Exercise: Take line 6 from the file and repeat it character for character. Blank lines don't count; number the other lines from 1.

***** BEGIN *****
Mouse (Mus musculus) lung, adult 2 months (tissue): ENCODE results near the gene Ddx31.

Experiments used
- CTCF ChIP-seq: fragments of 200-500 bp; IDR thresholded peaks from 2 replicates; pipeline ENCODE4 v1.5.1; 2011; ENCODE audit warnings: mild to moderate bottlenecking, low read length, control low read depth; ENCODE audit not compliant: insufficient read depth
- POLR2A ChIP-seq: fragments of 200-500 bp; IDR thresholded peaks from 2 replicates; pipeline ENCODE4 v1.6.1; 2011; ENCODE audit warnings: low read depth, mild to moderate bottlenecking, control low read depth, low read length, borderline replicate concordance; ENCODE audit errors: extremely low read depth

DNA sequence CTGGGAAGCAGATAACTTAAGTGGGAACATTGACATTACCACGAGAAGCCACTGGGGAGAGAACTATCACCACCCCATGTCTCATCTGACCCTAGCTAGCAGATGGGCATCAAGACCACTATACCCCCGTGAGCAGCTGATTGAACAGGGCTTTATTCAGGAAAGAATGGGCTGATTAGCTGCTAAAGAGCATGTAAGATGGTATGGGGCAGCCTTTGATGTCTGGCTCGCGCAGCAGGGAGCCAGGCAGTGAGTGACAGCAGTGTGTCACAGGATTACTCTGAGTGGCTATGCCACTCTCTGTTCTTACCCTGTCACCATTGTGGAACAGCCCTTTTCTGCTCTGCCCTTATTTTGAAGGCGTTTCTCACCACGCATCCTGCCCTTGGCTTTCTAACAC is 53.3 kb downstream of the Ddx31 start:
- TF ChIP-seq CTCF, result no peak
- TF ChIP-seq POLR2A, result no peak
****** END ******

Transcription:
- TF ChIP-seq CTCF, result no peak